Subject: Re: International/national styles?
From: Kevin Austin (firstname.lastname@example.org)
Date: Mon Jul 26 2004 - 22:09:14 EDT
Many subtle very interesting points.
I have only heard Nancorrow in an electroacoustic context, first via
LP in the 70s, and now on the Wergo compilation. He lived in Mexico
and his work traveled via electroacoustics.
>>I would propose that a first step would be to place the term
>>'national' in some form of (socio-historical / geographical)
>>context. An example right off would be Conlon Nancarrow (Mexico).
>>Is this 'mexican', American (of the USA), western, or international.
>Err...I was referring to ea/cm, not to instrumental music ... of the
>sort that Nancarrow created.
Before KS did Kontakte, were the sounds / formal principles german?
or do they become german because it was KS who used them?
I would propose for consideration the "Englishness" of Elgar whose
language was that of extended Brahms and orchestral sensibilities
were teutonic, (even acknowledged as such by Strauss), but the Pomp
and Circumstance (or the Cello Concerto) speak with a particularly
curious english dialect.
What would give Kontakte (and its numerous non-germanic followers)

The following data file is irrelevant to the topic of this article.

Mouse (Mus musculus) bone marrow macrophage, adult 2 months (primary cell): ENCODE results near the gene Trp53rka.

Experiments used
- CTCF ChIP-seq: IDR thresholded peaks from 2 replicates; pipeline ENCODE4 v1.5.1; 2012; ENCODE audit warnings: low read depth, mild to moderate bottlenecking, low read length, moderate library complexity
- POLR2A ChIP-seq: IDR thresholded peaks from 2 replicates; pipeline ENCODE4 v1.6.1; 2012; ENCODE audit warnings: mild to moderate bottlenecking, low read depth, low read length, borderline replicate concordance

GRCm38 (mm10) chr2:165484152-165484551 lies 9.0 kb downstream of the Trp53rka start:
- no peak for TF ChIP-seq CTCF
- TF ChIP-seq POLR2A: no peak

>>Stockhausen -- do the early Studies sound 'german' for any reason
>>other than the technology existed in Germany at the time. I have
>>always heard a great deal of Morton Feldman and Earle Brown in
>>these pieces; Gesang has german text while using a melange of the
>>internationalism of serial / total serialization / post serial
>>(austrian / french).
>You're right, but there are plenty more examples such as Kontakte
>that later established Stockhausen's credentials and the German-ness
>of his style.
>>To modify the european sense of a 'national style', does 17th
>>century Polish music sound so different from italo/german of the
>Again, I was referring to ea/cm only.
The concept of national identity expressed through art could be
understood as a historical model, of which the question regarding ea
is a 20th century extension. I feel that it is important not to
orphan the concept from its context and precedents.
Is there something notably American about Paul Lansky's "Chatter"
series, which I find strongly reminiscent of (forebear!) Kraftwerk,
with granular technology. Does granular technology have a
particularly 'national' origin / signature?
Also in these works, one may trace the return (sic) of neo-tonality,
and the central role of pitch as an organizational principle -- but
this is also true of Dripsody.
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